Interesting that there are so many C-17. That makes a possible to reselling of some of them to USAF. Even 40 or 60 airframes would mean a larger market for the SATOC. Those that will be retired in ten years can also be replaced by the SATOC. I would also think India could be using more. 10 C-17s is not a lot for such a large country and they have been pulling punches in the Himalayas with China, and that is where there are few roads.

Likely some could also be procured by the EU and put into an EU military unit. I think part of the plan is to become independent of others in situations like the evacuation of Kabul. These airframes would be in addition to the others and could also be used for the smaller countries in EU.



Has the USAF ever bought used aircraft from another nation that we supplied, and then operated it? How customized are the C-17s we supplied others?

(Even if it's never happened it could. I was just wondering.)
 
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kitplane01
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Re: SATOC - Strategic Air Transport for Outsized Cargo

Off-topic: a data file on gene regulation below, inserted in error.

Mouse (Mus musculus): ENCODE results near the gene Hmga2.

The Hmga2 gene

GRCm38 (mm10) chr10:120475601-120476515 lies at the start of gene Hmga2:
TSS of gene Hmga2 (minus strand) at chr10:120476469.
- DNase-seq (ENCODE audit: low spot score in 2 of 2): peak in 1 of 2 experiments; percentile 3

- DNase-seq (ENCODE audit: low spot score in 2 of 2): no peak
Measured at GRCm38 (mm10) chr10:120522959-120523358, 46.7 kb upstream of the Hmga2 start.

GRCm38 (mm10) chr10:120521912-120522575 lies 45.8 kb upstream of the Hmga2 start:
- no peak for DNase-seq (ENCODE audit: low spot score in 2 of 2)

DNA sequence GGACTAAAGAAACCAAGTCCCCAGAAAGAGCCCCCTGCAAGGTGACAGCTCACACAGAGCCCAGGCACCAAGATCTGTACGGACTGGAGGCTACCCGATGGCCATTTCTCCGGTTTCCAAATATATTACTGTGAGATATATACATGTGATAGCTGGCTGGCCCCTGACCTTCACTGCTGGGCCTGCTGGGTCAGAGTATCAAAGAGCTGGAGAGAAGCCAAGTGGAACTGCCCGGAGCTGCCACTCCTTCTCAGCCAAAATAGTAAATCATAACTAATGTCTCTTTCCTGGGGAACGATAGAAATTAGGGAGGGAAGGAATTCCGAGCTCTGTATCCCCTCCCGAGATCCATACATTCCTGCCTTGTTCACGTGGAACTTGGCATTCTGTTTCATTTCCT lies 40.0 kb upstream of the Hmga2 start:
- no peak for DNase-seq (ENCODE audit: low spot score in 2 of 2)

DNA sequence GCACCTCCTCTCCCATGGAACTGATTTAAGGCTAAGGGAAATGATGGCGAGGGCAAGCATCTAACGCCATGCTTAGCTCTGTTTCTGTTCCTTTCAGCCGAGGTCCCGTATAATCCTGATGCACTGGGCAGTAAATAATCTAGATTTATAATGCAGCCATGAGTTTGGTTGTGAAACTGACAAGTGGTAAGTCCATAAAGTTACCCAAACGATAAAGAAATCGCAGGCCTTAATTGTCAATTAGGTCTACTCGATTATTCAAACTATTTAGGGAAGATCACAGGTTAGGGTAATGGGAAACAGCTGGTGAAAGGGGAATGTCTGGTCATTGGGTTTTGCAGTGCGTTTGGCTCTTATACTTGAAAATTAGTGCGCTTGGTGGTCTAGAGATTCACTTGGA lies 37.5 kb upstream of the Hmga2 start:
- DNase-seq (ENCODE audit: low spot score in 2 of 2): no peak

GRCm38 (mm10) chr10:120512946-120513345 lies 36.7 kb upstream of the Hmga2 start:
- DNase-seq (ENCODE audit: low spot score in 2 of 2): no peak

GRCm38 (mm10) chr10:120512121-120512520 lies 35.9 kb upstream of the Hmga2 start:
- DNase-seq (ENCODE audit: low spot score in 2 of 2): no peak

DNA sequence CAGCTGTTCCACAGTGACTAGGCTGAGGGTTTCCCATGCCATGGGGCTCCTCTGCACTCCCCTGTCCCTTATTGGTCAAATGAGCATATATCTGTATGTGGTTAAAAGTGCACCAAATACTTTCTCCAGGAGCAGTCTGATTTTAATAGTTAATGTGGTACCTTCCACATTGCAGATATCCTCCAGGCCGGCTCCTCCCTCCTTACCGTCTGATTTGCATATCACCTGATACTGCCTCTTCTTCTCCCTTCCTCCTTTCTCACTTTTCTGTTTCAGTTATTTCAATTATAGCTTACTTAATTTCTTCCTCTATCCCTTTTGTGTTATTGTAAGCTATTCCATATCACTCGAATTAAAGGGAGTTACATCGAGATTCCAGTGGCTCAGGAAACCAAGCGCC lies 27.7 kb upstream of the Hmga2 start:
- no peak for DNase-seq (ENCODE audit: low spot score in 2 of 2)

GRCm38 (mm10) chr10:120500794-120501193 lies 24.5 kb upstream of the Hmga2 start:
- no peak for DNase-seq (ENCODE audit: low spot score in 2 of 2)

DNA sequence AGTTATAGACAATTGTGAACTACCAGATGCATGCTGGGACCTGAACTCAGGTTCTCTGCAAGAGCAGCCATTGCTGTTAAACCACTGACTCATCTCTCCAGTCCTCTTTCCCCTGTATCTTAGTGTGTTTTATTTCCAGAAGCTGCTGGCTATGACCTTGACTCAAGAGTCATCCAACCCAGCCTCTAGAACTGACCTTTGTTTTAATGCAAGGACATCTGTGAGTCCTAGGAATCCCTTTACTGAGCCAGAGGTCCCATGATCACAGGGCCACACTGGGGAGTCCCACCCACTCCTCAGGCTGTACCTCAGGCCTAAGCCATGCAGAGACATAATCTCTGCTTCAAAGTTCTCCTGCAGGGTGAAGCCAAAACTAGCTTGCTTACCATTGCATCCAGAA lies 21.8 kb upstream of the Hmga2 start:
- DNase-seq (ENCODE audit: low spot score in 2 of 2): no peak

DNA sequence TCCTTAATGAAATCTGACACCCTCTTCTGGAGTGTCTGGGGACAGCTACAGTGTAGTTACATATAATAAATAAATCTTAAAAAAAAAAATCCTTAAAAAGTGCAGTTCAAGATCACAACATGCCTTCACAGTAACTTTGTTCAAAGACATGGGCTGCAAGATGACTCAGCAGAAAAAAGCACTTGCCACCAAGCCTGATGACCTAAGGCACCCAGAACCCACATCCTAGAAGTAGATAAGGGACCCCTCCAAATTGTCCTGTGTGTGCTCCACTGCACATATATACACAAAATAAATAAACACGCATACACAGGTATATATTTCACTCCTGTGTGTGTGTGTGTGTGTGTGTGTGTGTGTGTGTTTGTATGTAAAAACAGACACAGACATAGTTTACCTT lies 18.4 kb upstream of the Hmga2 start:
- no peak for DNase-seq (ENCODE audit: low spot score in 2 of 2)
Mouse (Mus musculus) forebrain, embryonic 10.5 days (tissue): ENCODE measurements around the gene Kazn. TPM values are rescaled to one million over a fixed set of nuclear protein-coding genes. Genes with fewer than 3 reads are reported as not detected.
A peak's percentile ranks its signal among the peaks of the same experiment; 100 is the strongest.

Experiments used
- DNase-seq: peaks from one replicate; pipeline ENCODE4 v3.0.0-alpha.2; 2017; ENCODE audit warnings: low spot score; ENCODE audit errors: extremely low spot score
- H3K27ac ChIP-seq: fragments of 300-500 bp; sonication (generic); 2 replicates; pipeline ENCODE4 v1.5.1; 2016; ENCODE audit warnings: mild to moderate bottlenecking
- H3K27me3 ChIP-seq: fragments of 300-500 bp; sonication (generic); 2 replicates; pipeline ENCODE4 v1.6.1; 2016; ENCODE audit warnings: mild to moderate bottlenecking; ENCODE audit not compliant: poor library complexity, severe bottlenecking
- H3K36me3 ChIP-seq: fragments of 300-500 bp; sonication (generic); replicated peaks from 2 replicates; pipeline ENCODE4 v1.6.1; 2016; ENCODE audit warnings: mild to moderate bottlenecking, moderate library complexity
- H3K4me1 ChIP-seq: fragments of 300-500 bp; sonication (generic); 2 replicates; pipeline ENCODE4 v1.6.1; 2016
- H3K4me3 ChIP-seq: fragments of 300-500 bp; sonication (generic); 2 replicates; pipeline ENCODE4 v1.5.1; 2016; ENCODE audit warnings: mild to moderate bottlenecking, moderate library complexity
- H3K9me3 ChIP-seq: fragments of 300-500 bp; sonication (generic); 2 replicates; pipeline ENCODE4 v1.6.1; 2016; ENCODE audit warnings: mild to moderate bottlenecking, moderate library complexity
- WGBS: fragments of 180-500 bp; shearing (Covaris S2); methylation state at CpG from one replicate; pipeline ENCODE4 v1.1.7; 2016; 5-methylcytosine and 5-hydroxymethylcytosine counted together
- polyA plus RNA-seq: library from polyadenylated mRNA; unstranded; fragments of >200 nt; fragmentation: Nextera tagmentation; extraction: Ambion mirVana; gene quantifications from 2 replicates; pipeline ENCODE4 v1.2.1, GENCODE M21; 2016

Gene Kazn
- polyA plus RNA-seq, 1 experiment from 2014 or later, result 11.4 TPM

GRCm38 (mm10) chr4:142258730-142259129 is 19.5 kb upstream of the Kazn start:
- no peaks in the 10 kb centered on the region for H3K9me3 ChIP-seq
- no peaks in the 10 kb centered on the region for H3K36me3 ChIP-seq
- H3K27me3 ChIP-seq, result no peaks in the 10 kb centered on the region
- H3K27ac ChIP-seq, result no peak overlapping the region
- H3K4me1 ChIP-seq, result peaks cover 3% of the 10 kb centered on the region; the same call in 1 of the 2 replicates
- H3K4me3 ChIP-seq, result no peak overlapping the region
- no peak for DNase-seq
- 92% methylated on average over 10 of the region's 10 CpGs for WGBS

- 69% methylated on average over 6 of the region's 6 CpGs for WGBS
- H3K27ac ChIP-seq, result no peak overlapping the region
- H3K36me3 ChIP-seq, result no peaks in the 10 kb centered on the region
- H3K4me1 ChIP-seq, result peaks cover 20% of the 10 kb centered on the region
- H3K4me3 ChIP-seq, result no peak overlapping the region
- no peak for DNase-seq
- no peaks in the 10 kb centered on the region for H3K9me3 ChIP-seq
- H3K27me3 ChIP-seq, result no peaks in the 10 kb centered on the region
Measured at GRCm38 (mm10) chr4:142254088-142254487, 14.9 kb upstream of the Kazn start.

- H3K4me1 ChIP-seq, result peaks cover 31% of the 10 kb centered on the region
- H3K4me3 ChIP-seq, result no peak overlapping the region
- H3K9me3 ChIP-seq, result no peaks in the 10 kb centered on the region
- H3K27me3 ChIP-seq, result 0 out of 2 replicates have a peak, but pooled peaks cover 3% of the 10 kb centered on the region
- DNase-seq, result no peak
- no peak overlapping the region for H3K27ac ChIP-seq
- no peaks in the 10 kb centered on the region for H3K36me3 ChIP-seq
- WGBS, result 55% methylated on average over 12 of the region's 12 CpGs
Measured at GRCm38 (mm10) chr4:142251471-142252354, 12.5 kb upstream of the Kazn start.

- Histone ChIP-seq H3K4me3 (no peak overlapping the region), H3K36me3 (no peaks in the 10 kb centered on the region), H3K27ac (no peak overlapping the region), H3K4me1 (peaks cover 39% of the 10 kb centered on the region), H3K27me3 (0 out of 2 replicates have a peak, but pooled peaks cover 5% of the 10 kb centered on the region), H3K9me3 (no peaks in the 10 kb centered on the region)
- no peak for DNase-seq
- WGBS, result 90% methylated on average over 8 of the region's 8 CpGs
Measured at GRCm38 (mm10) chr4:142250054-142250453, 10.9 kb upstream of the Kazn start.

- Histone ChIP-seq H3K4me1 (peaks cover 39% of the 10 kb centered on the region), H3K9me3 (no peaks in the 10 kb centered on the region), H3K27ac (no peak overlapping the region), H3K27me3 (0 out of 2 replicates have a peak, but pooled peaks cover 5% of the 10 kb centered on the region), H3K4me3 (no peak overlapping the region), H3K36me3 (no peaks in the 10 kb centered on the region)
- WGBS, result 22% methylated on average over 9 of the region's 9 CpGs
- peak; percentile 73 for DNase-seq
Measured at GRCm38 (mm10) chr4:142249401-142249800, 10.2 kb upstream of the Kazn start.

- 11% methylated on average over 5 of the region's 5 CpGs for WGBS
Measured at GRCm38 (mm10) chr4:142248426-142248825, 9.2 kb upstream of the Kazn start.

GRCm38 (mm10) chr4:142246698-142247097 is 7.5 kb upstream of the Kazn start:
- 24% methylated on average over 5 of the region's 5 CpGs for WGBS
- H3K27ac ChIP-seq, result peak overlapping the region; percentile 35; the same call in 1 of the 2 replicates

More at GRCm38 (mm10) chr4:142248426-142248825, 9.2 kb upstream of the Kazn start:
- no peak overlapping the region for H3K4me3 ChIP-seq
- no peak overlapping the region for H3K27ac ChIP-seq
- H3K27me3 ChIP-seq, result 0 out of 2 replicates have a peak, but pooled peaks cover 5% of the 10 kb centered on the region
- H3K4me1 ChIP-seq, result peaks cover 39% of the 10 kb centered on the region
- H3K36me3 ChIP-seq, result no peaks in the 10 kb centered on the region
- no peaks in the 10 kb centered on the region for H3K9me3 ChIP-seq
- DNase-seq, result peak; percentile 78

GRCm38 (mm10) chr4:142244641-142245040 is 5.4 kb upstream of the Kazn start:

Thu Jan 06, 2022 6:50 am

Noray wrote:
johns624 wrote:
Noray wrote:

The reason why the SATOC project was started is that, in spite of owning the A400M, France and Germany still need to hire C-17s or AN-124s from other nations for certain tasks.

Maybe they should've bought the C17 when they had the chance instead of thinking that the A400 would do everything they needed.

This could have been an option if the US had bought a considerable number of A400Ms in exchange. The A400M has always been on the verge of losing money for Airbus, so they required a minimum number of aircraft for the contract. 10 C-17s for Europe would have meant maybe 20 less A400Ms and the end of the project. By ignoring its strategic airlift gap, Europe was protecting the A400M, just as the US is protecting its own industry. (Just my opinion.)

In the SATOC context, I wouldn't just be looking at the C-17. An aircraft of the AN-124 class can carry much more, has capabilities possibly also useful for the (German) mechanical engineering industry.


As of 2018, Airbus had written of 8 billion Euros, with I assume more coming. It's nothing like "verging on losing money".

https://www.bbc.com/news/business-43069630
 
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LyleLanley
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Re: EU SATOC - Strategic Air Transport for Outsized Cargo

Thu Jan 06, 2022 7:05 am

kitplane01 wrote:
Has the USAF ever bought used aircraft from another nation that we supplied, and then operated it? How customized are the C-17s we supplied others?